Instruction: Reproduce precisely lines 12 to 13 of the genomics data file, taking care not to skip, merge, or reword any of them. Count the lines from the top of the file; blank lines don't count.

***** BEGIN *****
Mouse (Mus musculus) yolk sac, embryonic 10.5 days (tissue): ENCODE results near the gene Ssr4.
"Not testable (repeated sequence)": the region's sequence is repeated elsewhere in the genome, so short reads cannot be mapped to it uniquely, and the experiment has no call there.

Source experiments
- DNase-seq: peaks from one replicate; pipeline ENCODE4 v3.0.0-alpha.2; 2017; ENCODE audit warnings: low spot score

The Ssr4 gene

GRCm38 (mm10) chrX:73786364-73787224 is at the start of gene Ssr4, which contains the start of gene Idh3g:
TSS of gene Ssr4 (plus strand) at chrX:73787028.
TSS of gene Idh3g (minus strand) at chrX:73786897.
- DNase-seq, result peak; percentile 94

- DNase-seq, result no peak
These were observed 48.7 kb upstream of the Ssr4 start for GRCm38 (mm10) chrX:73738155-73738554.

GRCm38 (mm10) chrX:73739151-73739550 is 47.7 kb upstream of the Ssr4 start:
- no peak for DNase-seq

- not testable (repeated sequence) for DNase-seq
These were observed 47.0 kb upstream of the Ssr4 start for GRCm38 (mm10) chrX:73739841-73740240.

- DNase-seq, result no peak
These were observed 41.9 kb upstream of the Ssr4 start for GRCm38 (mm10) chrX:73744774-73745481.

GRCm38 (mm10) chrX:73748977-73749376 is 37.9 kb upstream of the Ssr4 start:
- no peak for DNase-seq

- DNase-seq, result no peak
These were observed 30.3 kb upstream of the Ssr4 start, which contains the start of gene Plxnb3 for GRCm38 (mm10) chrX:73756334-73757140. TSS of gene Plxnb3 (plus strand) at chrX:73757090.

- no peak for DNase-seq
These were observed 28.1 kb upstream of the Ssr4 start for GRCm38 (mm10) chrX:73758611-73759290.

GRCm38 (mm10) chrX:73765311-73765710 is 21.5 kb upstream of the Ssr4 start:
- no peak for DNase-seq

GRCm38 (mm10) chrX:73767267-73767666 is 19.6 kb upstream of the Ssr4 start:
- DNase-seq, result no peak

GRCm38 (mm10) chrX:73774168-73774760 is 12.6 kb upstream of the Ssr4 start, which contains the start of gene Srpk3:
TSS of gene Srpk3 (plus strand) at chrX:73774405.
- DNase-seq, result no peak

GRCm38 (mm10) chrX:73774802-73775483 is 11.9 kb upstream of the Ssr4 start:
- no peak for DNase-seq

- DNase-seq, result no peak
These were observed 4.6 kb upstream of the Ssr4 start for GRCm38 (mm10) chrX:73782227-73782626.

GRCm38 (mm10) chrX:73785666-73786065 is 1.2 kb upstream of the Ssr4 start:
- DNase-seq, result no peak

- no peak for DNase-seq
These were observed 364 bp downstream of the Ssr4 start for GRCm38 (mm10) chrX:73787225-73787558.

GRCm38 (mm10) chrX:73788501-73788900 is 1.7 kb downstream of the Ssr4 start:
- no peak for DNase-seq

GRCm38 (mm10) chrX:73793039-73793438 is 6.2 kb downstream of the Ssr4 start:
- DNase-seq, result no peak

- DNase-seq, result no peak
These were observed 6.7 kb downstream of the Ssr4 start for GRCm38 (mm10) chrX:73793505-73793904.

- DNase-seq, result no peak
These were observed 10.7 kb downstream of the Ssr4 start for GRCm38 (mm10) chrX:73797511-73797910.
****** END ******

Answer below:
GRCm38 (mm10) chrX:73739151-73739550 is 47.7 kb upstream of the Ssr4 start:
- no peak for DNase-seq